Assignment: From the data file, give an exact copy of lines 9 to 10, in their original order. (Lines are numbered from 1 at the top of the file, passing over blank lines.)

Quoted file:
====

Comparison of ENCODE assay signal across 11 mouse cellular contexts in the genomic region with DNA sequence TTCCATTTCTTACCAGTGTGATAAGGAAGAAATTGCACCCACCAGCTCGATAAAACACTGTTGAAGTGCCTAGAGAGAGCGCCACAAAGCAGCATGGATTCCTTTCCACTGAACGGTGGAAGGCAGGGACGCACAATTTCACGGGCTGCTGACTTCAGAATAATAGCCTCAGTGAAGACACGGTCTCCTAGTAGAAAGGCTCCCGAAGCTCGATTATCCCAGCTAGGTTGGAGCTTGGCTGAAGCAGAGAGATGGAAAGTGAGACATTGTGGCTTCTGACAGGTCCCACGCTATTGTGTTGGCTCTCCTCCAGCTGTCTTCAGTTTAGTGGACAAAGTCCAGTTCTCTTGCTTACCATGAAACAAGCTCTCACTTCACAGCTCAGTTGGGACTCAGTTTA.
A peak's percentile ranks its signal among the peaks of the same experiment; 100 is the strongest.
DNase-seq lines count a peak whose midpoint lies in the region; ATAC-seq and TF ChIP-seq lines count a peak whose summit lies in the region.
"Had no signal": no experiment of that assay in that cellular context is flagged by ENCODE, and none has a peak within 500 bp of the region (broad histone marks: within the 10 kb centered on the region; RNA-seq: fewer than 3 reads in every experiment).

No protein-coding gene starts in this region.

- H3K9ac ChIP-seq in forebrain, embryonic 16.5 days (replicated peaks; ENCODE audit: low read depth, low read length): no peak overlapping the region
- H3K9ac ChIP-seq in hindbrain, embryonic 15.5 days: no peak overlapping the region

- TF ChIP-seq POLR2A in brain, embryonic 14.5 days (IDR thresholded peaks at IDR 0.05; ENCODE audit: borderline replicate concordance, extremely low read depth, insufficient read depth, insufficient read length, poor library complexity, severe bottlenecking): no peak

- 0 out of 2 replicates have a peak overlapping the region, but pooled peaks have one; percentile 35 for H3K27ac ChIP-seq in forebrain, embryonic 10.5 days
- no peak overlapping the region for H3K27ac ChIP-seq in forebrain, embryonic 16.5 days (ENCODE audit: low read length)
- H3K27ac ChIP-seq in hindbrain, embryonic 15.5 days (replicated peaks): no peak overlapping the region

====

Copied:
- 0 out of 2 replicates have a peak overlapping the region, but pooled peaks have one; percentile 35 for H3K27ac ChIP-seq in forebrain, embryonic 10.5 days
- no peak overlapping the region for H3K27ac ChIP-seq in forebrain, embryonic 16.5 days (ENCODE audit: low read length)